Originally I thought the extra controls and lumpy bits on the side of the M&P were what gave this holster a much more secure feeling, however upon further inspection, I found Raven has added a small dimple to the light area of the holster.

















This little dimple creates a small catch right behind the light's bezel, and makes this holster feel about 3,000 times more secure than the old one for the SigPro.  I guess I wasn't the only one who wished for more retention on the light models.

Also, there had been reports of older Raven products cracking, and to help Raven switched to a thicker Kydex for their holsters.























I have a feeling this additional stiffness is also a bit responsible for the more secure feeling.  I hear that they can still make them with the thinner Kydex if you're worried about concealment issues with the thicker material, however I don't think the difference is enough to matter.

As I mentioned in the past, the old style "paddle clips" were not the most comfortable option, and I also had one break on me.  The old style clips are a thing of the past now, and Raven has switched to an OWB Soft Loop snap system.



















I much prefer these to the old "paddle clips" and to any other actual paddles I've used in the past.  The gun sticks out much less, and while concealment isn't a worry for me yet, it's nice to not have it sticking out and catching on things.  They may take a couple seconds longer to put on or take off the belt, but they feel quite secure and keep the whole thing from flopping around nicely with the right belt.  In this case, a 5.11 re-enforced model that came free with some pants. It's a little big (I wear it on the smallest hole...) but looks good and is holding up well, and the price was right.

The loops themselves are made of a tough rubberized material and Military-grade snaps, and is adjustable for belt width.  I expect these to hold up for quite a while.

Raven has also changed the material of their standard belt loops from formed Kydex to an injection molded plastic.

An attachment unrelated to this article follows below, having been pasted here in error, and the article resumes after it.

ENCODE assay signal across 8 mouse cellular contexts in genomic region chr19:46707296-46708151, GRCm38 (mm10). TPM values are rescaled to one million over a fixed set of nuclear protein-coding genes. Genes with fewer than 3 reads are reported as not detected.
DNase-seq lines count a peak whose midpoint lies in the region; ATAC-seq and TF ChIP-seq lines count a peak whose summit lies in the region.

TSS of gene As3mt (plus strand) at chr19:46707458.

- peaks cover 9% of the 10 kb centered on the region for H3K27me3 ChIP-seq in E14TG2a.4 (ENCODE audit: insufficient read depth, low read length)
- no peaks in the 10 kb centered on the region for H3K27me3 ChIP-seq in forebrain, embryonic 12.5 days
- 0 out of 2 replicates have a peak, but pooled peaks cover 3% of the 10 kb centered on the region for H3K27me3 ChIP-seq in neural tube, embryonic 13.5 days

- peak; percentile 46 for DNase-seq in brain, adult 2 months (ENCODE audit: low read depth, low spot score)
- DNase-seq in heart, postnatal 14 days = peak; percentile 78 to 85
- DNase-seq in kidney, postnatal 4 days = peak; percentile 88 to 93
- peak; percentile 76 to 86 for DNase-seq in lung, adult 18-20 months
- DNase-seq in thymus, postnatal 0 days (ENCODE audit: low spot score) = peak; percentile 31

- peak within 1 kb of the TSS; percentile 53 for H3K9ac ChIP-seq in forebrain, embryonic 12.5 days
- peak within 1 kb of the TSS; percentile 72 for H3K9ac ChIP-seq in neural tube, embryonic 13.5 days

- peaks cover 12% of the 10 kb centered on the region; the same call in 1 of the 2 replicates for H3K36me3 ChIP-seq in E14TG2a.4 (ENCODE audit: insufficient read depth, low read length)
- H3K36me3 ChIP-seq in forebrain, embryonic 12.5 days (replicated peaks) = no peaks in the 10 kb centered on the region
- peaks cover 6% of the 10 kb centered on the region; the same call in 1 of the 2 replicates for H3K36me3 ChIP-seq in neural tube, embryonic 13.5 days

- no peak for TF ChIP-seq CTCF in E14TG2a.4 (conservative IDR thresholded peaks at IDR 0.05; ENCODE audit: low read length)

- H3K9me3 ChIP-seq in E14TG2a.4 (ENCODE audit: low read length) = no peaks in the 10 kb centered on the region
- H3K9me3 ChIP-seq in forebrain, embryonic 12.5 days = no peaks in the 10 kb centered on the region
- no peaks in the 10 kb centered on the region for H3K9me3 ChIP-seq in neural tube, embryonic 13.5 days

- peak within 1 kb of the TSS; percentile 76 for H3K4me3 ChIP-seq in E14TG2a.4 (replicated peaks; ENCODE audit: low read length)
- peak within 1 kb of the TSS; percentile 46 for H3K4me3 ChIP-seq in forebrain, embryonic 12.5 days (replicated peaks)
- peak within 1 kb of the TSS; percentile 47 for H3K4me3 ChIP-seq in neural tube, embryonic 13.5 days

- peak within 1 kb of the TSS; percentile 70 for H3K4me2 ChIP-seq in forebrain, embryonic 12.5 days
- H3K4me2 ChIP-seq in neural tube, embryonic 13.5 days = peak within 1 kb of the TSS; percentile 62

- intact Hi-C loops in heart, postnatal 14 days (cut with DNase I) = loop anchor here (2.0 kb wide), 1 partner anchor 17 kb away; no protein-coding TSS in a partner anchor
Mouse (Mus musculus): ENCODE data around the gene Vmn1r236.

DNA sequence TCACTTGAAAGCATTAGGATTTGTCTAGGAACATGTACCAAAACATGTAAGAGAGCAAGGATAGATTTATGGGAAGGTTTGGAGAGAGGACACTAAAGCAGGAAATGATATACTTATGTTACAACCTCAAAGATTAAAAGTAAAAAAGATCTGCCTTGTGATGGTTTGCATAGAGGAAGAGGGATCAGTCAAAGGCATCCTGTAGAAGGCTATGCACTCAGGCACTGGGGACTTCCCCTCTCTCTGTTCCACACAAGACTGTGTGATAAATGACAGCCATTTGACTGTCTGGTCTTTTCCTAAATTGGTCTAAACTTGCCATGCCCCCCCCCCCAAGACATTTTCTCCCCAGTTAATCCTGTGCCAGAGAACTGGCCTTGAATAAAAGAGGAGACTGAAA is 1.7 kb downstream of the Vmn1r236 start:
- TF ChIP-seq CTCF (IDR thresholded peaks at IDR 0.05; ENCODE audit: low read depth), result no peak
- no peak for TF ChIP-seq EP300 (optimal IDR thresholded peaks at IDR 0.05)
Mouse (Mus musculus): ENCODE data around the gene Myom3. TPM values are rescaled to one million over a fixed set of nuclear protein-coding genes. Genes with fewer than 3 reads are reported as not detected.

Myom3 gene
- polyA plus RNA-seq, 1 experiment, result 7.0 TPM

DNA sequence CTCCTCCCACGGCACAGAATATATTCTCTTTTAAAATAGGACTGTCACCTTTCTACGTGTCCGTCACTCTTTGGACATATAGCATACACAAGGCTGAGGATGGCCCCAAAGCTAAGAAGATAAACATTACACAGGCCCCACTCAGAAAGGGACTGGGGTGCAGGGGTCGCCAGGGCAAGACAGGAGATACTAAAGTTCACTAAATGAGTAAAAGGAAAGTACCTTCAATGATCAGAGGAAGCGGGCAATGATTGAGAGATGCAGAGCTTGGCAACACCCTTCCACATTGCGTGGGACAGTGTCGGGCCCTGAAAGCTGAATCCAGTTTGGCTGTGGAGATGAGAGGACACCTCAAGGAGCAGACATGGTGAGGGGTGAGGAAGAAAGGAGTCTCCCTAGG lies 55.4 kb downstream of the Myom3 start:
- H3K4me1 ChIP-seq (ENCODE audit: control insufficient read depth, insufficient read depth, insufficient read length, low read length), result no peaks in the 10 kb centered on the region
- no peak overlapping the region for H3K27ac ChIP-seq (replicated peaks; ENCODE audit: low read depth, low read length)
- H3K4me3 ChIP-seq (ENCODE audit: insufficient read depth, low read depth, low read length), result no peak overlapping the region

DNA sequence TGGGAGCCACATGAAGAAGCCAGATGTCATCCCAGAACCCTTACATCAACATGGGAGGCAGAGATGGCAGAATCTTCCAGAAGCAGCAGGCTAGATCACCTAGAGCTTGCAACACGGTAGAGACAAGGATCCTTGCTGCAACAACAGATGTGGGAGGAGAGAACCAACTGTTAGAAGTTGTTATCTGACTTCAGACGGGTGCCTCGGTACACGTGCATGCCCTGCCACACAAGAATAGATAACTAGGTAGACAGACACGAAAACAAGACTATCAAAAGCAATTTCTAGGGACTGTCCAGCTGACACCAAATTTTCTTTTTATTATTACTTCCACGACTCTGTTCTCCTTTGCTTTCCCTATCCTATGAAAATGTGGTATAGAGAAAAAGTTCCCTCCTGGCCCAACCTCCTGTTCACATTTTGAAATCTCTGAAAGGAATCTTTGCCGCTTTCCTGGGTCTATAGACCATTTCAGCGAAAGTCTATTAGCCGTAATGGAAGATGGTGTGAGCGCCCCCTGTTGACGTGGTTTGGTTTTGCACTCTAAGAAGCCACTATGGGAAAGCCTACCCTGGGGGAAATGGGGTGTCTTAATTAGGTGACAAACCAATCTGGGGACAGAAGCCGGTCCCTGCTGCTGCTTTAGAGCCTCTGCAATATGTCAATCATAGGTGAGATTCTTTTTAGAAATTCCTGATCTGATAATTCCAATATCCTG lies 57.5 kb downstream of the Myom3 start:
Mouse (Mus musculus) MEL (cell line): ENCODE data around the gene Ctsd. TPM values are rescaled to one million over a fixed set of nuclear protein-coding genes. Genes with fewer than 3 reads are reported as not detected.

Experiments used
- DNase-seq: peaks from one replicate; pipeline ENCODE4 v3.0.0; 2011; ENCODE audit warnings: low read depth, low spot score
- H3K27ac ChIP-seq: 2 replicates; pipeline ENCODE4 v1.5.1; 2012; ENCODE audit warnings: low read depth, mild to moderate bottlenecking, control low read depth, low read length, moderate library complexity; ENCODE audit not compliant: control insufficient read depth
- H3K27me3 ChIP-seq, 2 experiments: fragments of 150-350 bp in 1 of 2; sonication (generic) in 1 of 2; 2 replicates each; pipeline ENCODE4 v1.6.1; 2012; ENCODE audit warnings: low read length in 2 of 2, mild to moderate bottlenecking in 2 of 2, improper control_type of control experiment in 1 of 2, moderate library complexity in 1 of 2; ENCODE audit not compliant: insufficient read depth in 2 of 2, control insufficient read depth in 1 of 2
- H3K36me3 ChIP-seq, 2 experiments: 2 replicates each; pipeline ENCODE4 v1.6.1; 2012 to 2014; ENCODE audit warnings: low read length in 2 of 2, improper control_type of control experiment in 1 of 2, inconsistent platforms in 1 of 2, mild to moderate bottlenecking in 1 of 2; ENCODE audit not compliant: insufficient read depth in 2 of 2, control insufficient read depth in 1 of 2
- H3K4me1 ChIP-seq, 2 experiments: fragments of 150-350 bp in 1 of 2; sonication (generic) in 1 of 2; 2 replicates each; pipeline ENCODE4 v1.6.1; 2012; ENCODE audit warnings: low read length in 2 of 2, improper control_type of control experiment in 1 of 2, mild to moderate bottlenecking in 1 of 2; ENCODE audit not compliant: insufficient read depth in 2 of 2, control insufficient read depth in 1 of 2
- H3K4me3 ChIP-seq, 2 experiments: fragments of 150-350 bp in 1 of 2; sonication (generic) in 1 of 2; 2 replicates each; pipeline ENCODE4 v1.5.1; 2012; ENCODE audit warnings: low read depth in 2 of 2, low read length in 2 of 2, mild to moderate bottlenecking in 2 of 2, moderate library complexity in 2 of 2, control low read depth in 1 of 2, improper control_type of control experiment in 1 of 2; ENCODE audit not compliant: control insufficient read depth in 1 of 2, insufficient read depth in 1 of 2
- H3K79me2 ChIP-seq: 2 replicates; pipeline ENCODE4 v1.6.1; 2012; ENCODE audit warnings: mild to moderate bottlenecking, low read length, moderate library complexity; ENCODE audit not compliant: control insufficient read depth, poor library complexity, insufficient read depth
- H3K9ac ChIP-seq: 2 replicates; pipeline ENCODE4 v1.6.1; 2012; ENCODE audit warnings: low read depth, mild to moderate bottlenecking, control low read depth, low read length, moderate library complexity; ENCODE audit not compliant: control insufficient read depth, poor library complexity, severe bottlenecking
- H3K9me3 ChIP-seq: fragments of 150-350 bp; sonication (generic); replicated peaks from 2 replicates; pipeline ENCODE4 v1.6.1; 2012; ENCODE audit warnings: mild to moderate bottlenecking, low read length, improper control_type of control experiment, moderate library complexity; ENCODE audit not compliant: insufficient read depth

Less prone to breakage, and also universal.  The old ones had distinct left and right loops.  The little Raven logos are a nice touch.  (Also, the new mag pouch is the same thickness Kydex as the old.  While it makes a great range pouch, it's not what I've been running for daily carry however.  I have a much more comfortable option I'll mention in a couple days.)

As some of you may know, I live in Wisconsin, so concealment has never been high on the list of things I look for with a holster.  The biggest reason I went with RCS was that they make a holster that holds my gun with my light attached.  I've done enough low light/no light training to greatly appreciate a white light on my gun if I have that option (and yes, I think one day of it was enough to appreciate it.  However more is needed to affectively use it.)

I know that plenty of the people looking at these are worried about concealing, so I tossed on a good cover garment and snapped a few pictures.  In this case, a button up cotton shirt with a textured weave.  ($15 at Khol's and the girlfriend says it looks good too!)



































































Not bad for a full size gun with an attached light.  Granted, if I lift my hands above my head the bottom of the holster is exposed, but I could adjust the soft loops to make the holster ride higher.

So, are there any downsides to RCS's stuff?  Well, I ordered this one the first week of November 2010, and it finally was in my hands mid-March 2011.  It also wasn't cheap, holster, mag pouch, and soft loops plus shipping came out to around $130.  Compare that to Comp-Tac, who I ordered a new holster for a gun I should be getting next week on Tuesday, and the package was dropped off at the post office yesterday(and it's red!)  Too bad they don't make light holsters...

Bottom line - if you're looking for a quality Kydex holster, with great modularity and carry options, especially if you carry with a light, and are willing to wait a few months; Raven Concealment Systems is worth taking a look at.

Factory 10/22 Hi-Caps?

Well I'll be! 

Photo from Ruger



















It's about time.  Could this be a sign that the market has spoken loud enough to penetrate Ruger's ears that have been deeply buried... somewhere... in regards to allowing mere civilians to have higher capacity magazine?

Ruger already has them up on their online store at $29.95, comparable to other extended 10/22 mags on the market.